The only differences between the two, albeit big ones, are the fact the XT8 features Wi-Fi 6 and a multi-gig WAN port. Other than that, they share everything else, the appearance, setup process, features, how they work as mesh systems, and even some shortcomings.
This review focuses on these differences. It’s intended for those who have already read my take on the CT8.
In all, compared to the CT8, the ZenWiFi AX XT8 has more than enough to justify the extra $100 you’d need to spend. Though not a must-have, it’s a reasonably-priced, flexible Wi-Fi 6 AiMesh system with a ton more to offer than its more expensive rivals.
ASUS ZenWiFi AX Whole-Home Tri-Band Mesh WiFi 6 System (XT8)
- Fast Wi-Fi performance and large coverage at a comparatively affordable cost
- Improved and flexible AiMesh
- Lots of network settings and useful features, including free real-time online protection for life
- Full 4x4 dedicated backhaul band with optional wired backhaul support
- Multi-gig WAN port with Dual-WAN and WAN link aggregation
- No 160MHz 4x4 support for Wi-Fi 6 clients, in a dedicated wireless backhaul setup
- No multi-gig LAN port or LAN link aggregation
- Only four network ports on each hardware units
- Firmware can be buggy
Asus ZenWiFi AX XT8: Everything the CT8 has and a lot more
As a mesh system, the ZenWiFi AX, like the CT8, includes two identical routers. From the front, you can’t tell hardware the XT8 and the CT8 routers apart. The two look the same, sharing the single-slot-toaster design, and available in white or charcoal colors.
Familiar design, now with multi-gig WAN support
On the back, though, you’ll note that the XT8’s WAN port is now a multi-gig port that works either at either 1Gbps or 2.5Gbps. Also, the USB 3.2 Gen 1 port is on the right side instead of left.
Like the CT8, the XT8 features Dual-WAN, you can turn its USB port or another LAN port into a second WAN port, in case you want it to host two broadband connections at a time or load balancing or high availability.
By default, there’s no multi-gig LAN port. And that’s disappointing since that means locally, the best wired-to-wireless connection you’d get out of the XT8 is 1Gbps.
But when working as a node, the XT8’s 2.5Gbps WAN port now works as a LAN port. However, generally, in real-world usage, it’s not a good idea to count on the wireless backhaul to reliably deliver the same speed as a wired multi-gig LAN connection.
Also, you’ll need to have a second node unit before you can see the value of this port. With a 2-pack, the speed is limited by the other Gigabit ports anyway.
High-speed backhaul band, presently no 160MHz channel support for clients
Each XT8 hardware unit is an AX6600 tri-band router with one 2.4GHz and two 5GHz broadcasters. The router dedicates one of the 5GHz band, the 5GHz-2, as the dedicate backhaul, which works solely to link the two hardware units to form a mesh system.
The 5GHz-2 is the most powerful band, featuring 4×4 Wi-Fi 6 to deliver up to 4800Mbps. It also supports the venerable 160MHz channel width. Thanks to this strong backhaul connection, you can place the XT8’s hardware further from each other and still have a fast mesh system.
The other 5GHz band (5GHz-1) uses 2×2 Wi-Fi specification, which generally caps 2400 Mbps for Wi-Fi 6. Unfortunately, however, the XT8’s front-haul doesn’t support 160MHz channels. As a result, in a wireless setup, Wi-Fi 6 clients can connect at 1200 Mbps at most while Wi-Fi 5 devices will get 867 Mbps.
Update: Asus told me on February 11, 2020, that it
would might release a new firmware update that opens up the front-haul to support 4×4 160MHz specs, effectively doubling the XT8’s Wi-Fi speed for clients. This doesn’t seem like a sure thing, however.
Wired backhaul support
Like all AiMesh routers, the ZenWiFi AX support wired backhaul — you can use a network cable to hook one router to another.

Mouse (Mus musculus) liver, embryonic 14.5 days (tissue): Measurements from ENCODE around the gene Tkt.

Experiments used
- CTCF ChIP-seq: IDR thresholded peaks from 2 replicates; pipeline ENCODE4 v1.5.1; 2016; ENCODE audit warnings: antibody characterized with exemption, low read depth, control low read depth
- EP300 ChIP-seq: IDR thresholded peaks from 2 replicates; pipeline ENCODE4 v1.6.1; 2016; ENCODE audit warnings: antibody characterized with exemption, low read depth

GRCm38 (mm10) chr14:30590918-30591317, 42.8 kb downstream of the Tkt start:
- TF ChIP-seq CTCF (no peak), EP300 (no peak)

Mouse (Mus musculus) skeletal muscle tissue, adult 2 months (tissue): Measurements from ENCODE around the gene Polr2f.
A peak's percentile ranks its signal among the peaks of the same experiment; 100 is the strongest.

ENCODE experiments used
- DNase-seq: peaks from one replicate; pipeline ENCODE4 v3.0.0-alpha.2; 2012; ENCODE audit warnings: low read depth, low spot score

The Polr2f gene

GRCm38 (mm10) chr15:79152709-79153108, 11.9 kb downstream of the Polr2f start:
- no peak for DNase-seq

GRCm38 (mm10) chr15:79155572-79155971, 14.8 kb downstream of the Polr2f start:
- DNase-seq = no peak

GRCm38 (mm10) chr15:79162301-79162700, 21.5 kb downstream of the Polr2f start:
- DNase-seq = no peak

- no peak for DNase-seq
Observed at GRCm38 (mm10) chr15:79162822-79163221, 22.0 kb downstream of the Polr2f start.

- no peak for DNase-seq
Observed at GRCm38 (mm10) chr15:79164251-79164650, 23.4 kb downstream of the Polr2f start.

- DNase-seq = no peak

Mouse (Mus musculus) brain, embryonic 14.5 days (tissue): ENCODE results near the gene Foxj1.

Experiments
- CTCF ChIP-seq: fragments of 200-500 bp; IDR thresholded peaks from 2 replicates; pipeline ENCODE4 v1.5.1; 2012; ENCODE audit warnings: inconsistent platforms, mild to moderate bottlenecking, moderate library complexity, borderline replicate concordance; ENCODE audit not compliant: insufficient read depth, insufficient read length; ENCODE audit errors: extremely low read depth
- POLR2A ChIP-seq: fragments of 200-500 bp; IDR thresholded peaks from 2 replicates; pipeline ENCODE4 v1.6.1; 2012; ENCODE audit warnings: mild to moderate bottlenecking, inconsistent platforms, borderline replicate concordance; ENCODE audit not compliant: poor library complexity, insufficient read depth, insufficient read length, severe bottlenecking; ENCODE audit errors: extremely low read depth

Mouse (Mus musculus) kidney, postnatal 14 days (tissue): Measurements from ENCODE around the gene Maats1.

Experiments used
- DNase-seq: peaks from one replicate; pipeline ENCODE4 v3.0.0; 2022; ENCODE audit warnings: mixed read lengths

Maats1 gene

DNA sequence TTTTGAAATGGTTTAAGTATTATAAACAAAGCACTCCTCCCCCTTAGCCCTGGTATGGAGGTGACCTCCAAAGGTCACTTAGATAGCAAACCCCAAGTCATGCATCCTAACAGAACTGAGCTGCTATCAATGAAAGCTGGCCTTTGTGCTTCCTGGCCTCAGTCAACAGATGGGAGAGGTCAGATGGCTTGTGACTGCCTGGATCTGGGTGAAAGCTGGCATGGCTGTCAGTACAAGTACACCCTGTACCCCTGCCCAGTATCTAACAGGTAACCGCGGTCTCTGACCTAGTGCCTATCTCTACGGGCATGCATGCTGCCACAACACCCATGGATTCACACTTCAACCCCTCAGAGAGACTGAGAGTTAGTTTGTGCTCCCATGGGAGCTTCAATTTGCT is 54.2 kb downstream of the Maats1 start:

Extra: Important note on using wired backhaul
Since the XT8 is purposely built for a wireless setup, its firmware might not be tuned for a wired backhaul setup. As a result, a new firmware might cause issues if you use wired backhaul with it.
Generally, in my experience, if your network is stable, it’s a good idea to upgrade the firmware only after the subsequent version of the new version is available. In other words, a new major upgrade tends to include issues that need to be ironed out by a minor version.
In a wired backhaul setup, by default, the XT8’s 5GHz-2 band is still not available to clients — it remains a hidden dedicated backup backhaul in case the wired connection is lost. So, when you use SmartConnect, this 5GHz-2 band is not part of the main Wi-Fi network. In short, it will not be used at all.
There’s a way to make use of this band, however. You can manually create a new unhidden SSID with it, different from that of the primary Wi-Fi network. This SSID will then be available, throughout the AiMesh system, as separate 5GHz-only full 4×4 Wi-Fi 6 Wi-Fi network for clients.
In other words, like all tri-band AiMesh systems, with a wired backhaul, you’ll need to do a bit of tweaking before you can make use of the 5GHz-2 band, which has an SSID of its own.
Update: With the latest firmware that supports AiMesh 2.0, there’s now an option to combine all three bands via Smart Connect when the wired backhaul is in effect.
ZenWiFi AX XT8: Detail photos
ZenWiFi AX XT8: Hardware specifications
|Full Name||Asus ZenWiFi AX Router|
|Dedicated Backhaul Band||Yes (5GHZ-2)|
|Dimensions (WxDxH)||6.29 x 2.95 x 6.35 in |
(16 x 7.5 x 16.15 cm)
|Weight||1.56 lb (710 g)|
|5GHz-1 Wi-Fi Specs||2 x 2 AX: Up to 1200 Mbps|
|5GHz-2 Wi-Fi Specs||4 x 4 AX up to 4800 Mbps|
|2.4GHz Wi-Fi Specs||2 x 2 Wi-Fi 6 up to 574 Mbps|
|Front-haul Channel Width Support||20Mhz, 40MHz, 80MHz|
|Mobile App||Asus Router|
|Web User Interface||Yes (Full)|
|AP Mode||Yes (as a router or a mesh)|
|USB Port||1 x USB 3.2 Gen 1|
|Gigabit Port||3 x LAN|
|Multi-Gig Port||1x 2.5 Gpbs/1Gbps WAN|
|Processing Power||1.5GHz quad-core CPU, |
256 MB Flash, 512 MB RAM
Familiar settings, features, and shortcomings
Again, other than the more powerful hardware, the XT8 shares the same set of settings and features as the CT8. It also uses the same web interface and the Asus mobile app. That said, you can find out more in the review of the CT8, including how to set the system up.
To avoid repeating myself, I’ll recap below some significant points.
Asus ZenWiFi AX’s highlights